Participants in this Climate Witness Bootcamp ranged from a college professor and a magazine journalist to a passionate ninth grader and her grandfather. All of the people had different stories on why they took the time to make the trip; yet all participants shared a common hope: for learning, empathy, and a global perspective to carry home. The group returned last week.
Traveling to Kenya and Uganda, some of these nine sojourners wanted the chance to visit farming communities that have faced extreme shifts in weather patterns, reducing crop yield and threatening food security. Others came to hear stories from the local families and churches who feel these shifts most acutely.
Alice Ng Bouama, a World Renew employee and trip participant, shared this summary of the group’s first days on the trip:
“We're learning how climate change with the unpredictable rainfall is having devastating impacts on farmers who are reliant on rain-fed agriculture. Climate change is compounding the struggles that the people of Akampala and Agereger of North Teso, Uganda, are facing with traumatized youth who were child soldiers in the LRA, as well as the impact of cattle raiding and killing, and boats/nets being destroyed by authorities because of fish depletion in the lakes. But I have witnessed and heard over and over again stories of joy, resilience, strength, and hope that can only come from God.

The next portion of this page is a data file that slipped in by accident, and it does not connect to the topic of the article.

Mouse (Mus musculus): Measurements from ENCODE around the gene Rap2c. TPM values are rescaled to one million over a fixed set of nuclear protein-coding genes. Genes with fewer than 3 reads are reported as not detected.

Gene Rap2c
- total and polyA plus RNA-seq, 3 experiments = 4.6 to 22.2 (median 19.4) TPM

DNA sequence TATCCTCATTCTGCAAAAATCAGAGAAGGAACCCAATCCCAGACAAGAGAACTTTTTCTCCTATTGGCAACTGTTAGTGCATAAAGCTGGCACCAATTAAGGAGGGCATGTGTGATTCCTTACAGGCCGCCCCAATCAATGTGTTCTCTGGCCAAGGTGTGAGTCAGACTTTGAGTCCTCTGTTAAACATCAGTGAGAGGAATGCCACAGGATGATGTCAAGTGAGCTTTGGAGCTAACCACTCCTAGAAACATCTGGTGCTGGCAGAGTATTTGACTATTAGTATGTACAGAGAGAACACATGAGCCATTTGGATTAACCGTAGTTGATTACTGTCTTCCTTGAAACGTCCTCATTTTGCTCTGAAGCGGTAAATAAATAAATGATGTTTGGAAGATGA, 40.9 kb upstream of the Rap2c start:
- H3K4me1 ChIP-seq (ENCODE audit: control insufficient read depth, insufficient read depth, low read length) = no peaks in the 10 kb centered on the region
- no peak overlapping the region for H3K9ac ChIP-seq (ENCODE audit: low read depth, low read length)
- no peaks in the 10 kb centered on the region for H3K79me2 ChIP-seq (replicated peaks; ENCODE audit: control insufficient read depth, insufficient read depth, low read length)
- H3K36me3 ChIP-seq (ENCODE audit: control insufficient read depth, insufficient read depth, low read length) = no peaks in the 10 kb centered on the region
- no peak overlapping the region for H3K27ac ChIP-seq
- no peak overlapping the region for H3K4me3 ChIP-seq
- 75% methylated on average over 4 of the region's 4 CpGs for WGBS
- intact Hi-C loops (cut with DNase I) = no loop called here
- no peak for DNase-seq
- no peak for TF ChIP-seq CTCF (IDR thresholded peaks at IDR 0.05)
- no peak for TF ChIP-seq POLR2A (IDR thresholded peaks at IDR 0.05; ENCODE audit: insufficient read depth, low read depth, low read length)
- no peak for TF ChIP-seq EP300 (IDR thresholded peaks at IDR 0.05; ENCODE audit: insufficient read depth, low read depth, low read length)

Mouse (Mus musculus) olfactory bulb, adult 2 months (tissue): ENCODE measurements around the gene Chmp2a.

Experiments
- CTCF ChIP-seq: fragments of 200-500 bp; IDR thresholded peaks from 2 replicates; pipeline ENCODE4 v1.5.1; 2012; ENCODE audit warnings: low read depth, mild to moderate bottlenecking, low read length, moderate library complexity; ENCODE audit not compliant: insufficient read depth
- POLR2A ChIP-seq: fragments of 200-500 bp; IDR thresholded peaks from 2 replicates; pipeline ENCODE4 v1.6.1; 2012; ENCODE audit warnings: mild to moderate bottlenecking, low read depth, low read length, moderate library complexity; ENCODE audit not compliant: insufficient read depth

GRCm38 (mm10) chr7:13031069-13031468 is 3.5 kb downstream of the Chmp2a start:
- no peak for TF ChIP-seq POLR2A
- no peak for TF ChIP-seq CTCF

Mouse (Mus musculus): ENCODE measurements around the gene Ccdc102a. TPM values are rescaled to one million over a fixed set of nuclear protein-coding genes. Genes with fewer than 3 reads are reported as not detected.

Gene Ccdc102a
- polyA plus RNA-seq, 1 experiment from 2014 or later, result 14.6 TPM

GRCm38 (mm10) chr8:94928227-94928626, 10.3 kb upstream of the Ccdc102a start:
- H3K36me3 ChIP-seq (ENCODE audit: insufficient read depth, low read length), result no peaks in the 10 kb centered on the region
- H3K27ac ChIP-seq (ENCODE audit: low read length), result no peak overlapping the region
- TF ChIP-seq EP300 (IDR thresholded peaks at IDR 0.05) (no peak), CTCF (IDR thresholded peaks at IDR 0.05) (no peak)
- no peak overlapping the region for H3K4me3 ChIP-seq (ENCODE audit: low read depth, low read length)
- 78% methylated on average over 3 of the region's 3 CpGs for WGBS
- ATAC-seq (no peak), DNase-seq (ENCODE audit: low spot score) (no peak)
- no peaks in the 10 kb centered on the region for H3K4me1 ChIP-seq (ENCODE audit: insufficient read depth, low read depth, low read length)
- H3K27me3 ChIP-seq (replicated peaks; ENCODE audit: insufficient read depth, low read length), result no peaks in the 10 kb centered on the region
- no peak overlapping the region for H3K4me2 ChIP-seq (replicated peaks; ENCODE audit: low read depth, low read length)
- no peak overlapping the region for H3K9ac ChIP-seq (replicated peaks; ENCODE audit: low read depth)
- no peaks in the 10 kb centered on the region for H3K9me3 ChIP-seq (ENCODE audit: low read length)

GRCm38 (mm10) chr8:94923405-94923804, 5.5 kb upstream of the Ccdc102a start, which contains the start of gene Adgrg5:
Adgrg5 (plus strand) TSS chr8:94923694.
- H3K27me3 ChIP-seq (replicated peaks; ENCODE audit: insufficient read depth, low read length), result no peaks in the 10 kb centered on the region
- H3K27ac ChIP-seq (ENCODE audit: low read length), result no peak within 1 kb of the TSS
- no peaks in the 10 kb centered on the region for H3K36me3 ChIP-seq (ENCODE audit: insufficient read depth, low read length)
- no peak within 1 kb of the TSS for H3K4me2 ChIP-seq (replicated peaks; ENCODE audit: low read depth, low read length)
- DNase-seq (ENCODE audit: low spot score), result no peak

“There are testimonies of self-help groups and cluster-level associations working together and advocating with their local government. These communities have drilled wells to access clean water and have built roads that provide access to markets — and they have aspirations of so much more: including a ferry that will connect them to Kampala. . . . Lives are being transformed.”
The trip also included an opportunity to meet with some government officials who are currently implementing solutions to help support their people.
Whether participants had studied climate issues intently or had joined this trip knowing relatively little about the topic, there’s been a wide range of learning and growth.
Trip coordinator Andrew Oppong of the Office of Social Justice reflected, “The trip was very much designed to help people see and know what is happening—to educate them so they can return and be advocates. . . . Part of our post-trip outcomes include helping participants create presentations for worship gatherings and schools, in order to share their experiences within their own spheres of influence.”